MEMPHIS, TN (WMC) - Geese winding their way south in a v-shaped flock is the classic picture of migration, the annual, large-scale movement of birds between their breeding (summer) homes and their non-breeding (winter) homes.
According to the website, allaboutbirds.org, of the more than 650 species of North American breeding birds, more than half are migratory.
Migration is described as a periodic, large-scale movement of populations of animals.
But why do birds move from location to another? The main reason is to move from areas of low or decreasing resources to areas of high or increasing resources. The two primary resources being sought are food and nesting locations.
Birds that nest in the northern hemisphere tend to migrate northward in the spring to take advantage of the increase in insect populations, budding plants and an abundance of nesting locations.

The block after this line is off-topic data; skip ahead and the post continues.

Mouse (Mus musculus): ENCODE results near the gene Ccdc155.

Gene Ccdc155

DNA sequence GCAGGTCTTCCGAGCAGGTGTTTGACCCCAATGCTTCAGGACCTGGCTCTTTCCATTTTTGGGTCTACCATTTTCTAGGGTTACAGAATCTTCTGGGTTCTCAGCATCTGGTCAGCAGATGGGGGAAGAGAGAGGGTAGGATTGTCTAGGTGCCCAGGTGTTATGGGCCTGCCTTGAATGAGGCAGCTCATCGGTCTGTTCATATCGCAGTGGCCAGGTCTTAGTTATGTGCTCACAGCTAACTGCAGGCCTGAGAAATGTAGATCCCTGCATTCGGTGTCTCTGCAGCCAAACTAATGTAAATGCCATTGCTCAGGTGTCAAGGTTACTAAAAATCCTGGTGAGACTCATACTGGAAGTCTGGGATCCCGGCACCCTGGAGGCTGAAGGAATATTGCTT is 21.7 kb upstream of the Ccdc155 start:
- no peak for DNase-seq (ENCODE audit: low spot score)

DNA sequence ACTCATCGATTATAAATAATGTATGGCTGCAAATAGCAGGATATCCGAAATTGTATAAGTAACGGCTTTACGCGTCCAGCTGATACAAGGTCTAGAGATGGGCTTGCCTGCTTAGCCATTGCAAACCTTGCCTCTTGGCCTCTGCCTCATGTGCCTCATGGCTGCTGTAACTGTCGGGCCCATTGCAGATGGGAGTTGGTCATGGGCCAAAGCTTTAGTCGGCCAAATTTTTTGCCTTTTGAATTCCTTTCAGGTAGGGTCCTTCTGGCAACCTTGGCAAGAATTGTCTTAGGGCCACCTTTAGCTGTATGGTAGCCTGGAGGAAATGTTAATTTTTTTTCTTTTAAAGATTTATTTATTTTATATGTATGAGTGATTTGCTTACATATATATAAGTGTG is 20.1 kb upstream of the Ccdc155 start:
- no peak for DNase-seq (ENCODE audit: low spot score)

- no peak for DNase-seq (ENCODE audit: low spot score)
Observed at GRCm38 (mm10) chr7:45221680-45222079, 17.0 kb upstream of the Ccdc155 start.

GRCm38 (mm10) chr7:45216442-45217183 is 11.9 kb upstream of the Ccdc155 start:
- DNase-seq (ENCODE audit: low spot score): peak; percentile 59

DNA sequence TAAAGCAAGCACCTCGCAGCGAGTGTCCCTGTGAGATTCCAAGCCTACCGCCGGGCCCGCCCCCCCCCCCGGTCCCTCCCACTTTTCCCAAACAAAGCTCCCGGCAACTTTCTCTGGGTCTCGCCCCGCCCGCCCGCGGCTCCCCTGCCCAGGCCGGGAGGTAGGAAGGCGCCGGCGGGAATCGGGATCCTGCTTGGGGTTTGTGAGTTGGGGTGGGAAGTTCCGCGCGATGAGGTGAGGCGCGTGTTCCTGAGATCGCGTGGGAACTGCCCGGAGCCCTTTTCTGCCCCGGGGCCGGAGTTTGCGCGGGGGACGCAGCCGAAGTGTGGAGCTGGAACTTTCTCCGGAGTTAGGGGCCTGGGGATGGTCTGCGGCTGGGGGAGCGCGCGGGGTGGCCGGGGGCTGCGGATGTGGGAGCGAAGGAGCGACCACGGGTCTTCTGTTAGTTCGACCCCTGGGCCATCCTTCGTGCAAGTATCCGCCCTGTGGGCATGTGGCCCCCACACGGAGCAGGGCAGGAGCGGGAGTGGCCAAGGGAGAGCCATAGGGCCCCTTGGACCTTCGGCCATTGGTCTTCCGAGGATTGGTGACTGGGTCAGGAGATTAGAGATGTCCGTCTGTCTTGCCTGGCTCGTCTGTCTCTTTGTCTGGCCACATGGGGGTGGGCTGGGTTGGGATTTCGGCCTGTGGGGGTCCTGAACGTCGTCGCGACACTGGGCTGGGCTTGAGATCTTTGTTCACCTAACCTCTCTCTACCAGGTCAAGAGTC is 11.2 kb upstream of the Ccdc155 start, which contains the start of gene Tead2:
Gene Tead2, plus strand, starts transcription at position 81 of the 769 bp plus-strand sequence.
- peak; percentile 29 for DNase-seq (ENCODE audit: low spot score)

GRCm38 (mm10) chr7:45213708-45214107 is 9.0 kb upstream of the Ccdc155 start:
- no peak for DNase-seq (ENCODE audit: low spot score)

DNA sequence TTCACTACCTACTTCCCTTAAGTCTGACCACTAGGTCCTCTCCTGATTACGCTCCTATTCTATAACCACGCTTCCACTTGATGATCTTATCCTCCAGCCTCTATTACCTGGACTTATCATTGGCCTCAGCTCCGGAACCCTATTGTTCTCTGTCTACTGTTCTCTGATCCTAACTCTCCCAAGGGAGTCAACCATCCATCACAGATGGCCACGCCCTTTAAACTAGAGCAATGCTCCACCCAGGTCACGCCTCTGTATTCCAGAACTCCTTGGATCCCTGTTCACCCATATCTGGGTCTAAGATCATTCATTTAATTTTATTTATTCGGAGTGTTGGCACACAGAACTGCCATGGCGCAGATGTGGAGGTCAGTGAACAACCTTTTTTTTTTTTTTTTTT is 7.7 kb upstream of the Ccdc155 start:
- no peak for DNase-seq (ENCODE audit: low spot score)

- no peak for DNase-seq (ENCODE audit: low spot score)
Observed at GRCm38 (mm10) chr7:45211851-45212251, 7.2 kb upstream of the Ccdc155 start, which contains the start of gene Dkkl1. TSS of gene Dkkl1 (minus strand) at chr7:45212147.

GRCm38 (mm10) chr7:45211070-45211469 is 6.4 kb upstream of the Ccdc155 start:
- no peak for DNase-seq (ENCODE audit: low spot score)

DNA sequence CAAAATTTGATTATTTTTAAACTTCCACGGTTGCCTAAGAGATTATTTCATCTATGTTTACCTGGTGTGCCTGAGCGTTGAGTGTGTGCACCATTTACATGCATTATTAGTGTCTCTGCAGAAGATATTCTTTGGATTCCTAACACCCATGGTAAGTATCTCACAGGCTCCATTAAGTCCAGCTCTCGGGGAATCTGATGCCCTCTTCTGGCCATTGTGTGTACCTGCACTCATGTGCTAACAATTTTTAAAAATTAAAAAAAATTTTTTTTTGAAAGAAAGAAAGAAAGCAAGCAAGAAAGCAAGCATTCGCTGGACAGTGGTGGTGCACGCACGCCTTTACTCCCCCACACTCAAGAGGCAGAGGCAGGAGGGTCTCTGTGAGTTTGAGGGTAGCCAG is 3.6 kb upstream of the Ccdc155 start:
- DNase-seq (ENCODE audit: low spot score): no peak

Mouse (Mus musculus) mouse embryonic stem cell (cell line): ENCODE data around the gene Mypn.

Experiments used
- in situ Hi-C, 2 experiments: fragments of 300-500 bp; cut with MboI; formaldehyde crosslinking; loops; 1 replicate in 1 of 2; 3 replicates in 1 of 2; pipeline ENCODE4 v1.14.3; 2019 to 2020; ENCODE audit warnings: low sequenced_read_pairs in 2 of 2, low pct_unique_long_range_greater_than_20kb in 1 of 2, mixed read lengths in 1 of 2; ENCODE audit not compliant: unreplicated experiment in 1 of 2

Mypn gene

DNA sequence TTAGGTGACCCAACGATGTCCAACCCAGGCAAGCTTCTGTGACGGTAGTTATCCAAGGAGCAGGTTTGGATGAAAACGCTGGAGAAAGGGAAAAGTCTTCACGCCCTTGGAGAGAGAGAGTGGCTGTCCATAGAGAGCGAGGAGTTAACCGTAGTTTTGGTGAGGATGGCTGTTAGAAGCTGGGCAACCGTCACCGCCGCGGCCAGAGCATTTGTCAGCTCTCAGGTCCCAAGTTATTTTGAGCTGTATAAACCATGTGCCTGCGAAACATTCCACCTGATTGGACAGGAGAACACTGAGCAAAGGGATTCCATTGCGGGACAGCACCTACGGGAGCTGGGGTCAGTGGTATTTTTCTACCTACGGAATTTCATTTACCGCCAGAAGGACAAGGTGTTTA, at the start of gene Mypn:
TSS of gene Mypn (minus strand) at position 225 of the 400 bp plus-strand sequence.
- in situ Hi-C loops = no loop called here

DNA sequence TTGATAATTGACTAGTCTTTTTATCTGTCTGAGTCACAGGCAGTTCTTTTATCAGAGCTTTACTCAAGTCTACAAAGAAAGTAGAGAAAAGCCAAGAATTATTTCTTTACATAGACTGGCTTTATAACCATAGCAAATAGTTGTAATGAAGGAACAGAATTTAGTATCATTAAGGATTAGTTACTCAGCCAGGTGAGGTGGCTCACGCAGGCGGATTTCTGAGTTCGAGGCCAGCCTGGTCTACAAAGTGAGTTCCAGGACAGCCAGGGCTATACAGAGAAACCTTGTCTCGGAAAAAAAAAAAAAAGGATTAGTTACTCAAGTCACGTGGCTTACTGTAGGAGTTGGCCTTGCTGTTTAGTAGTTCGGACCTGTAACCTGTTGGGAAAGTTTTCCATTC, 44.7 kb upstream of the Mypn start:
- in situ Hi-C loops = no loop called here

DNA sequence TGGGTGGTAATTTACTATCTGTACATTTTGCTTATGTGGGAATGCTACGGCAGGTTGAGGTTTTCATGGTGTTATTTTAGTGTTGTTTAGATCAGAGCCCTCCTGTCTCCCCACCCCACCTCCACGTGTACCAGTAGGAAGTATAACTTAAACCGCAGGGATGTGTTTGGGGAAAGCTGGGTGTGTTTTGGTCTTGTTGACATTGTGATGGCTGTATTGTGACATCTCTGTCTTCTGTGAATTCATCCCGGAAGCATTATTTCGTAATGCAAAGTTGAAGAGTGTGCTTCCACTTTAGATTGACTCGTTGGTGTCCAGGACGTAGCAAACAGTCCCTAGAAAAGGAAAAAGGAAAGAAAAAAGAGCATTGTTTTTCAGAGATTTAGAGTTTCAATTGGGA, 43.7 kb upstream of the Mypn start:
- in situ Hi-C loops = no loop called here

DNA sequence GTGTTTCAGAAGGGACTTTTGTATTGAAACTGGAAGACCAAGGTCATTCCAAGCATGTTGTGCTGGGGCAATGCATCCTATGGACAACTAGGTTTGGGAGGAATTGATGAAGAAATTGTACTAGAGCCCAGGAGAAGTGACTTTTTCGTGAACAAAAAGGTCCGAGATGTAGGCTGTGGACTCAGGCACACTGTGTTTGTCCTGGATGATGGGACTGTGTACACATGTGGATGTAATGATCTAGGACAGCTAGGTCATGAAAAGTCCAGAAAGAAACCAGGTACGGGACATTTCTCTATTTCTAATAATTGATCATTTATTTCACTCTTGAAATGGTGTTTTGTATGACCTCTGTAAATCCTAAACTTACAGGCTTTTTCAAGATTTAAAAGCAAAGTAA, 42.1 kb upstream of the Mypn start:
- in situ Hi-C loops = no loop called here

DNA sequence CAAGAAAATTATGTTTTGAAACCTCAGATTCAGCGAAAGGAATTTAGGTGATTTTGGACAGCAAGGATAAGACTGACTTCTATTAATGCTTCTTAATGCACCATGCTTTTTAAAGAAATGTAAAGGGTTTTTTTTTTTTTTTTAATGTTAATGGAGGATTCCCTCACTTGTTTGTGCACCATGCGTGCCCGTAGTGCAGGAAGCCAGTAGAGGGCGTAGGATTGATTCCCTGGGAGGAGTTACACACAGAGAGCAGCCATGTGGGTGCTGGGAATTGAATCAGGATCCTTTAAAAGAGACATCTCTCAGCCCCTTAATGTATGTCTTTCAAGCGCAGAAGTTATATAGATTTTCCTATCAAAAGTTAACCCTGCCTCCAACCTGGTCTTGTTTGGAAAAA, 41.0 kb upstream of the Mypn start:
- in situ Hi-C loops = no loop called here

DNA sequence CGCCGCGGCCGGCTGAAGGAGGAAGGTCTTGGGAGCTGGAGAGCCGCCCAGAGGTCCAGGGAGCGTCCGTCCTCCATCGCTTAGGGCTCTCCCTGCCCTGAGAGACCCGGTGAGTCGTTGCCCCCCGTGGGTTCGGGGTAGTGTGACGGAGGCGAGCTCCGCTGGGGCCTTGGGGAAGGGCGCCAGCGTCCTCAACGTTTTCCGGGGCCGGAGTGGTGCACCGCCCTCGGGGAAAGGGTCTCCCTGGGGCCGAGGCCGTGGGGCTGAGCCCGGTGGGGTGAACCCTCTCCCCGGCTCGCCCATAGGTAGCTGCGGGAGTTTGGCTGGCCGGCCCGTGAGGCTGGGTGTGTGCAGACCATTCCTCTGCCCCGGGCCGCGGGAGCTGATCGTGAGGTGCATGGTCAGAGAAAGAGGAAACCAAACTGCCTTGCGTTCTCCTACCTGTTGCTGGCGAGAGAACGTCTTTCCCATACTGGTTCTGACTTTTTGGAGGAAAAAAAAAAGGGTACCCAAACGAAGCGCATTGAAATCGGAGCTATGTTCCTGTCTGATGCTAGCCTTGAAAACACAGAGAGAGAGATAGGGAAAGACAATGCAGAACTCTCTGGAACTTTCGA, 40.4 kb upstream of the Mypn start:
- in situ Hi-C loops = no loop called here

As the season changes to winter, the insect population and other food sources drop, so the birds move south again. Escaping the cold is one motivating factor, but many bird species, including hummingbirds, can withstand freezing temperatures, just as long as the food supply stays adequate.
While the migration initiating migratory behavior varies and are not always completely understood, scientists believe it can be triggered by a combination of changes in day length, lower temperatures, changes in food supply, and genetic predisposition.